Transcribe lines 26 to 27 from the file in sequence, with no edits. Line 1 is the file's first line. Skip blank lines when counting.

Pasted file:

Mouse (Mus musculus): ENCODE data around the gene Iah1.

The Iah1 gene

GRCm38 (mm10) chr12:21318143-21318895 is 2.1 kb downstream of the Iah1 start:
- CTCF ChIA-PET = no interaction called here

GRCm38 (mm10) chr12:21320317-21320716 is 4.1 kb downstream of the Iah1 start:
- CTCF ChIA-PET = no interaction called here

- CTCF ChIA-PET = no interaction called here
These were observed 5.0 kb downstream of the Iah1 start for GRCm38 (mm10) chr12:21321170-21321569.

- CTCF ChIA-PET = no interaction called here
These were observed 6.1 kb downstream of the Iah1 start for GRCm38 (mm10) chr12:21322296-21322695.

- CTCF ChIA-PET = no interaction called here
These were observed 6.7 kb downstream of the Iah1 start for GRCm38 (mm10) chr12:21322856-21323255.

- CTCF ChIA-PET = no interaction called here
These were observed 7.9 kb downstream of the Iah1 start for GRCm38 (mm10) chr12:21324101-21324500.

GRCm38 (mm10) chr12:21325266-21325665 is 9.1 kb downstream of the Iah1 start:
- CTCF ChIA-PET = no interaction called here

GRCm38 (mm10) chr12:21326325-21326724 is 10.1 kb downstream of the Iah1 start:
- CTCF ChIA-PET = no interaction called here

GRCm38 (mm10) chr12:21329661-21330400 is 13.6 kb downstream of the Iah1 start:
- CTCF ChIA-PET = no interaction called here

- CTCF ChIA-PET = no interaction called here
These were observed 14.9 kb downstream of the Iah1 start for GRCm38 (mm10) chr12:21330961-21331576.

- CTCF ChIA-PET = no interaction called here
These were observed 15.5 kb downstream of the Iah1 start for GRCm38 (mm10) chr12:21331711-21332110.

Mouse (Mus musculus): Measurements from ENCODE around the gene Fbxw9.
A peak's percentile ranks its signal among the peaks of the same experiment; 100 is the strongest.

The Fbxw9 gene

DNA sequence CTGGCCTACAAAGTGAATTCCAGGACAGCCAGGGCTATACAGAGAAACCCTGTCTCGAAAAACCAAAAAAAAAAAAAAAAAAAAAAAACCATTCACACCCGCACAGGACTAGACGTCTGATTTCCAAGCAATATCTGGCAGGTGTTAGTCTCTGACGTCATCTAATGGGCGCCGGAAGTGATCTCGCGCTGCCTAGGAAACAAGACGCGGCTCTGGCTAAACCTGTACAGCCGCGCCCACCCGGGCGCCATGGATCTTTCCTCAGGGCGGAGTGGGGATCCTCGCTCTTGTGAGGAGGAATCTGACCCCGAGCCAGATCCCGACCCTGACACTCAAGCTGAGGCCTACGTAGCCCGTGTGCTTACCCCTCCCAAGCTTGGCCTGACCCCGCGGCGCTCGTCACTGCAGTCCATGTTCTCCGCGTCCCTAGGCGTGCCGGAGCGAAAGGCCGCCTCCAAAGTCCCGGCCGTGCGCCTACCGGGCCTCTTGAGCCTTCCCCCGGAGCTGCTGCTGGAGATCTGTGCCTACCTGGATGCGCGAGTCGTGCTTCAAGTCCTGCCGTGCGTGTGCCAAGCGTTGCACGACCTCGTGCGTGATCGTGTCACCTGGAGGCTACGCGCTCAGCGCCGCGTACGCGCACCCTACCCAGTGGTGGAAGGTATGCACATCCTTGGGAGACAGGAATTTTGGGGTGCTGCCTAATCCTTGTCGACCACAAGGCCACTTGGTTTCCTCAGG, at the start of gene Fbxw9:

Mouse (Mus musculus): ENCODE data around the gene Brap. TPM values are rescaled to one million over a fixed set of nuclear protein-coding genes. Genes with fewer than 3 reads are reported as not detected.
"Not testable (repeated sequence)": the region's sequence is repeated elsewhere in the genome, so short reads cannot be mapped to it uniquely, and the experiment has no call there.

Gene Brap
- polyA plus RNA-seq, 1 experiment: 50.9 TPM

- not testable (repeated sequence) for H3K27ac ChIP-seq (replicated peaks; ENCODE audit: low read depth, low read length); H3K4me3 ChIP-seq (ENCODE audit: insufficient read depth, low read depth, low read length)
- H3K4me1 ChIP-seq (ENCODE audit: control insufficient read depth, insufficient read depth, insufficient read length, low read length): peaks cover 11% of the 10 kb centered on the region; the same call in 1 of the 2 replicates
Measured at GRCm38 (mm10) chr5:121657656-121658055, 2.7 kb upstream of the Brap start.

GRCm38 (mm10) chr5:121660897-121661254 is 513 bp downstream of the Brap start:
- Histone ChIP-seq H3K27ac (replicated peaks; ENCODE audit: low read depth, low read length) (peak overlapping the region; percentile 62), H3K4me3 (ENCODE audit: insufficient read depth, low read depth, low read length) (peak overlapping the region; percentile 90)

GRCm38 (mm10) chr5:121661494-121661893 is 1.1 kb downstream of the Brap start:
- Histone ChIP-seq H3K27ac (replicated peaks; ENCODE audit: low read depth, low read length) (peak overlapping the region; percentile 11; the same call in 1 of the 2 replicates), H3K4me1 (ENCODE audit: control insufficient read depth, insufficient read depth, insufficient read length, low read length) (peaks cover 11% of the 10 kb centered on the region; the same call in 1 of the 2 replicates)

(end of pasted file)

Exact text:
A peak's percentile ranks its signal among the peaks of the same experiment; 100 is the strongest.

The Fbxw9 gene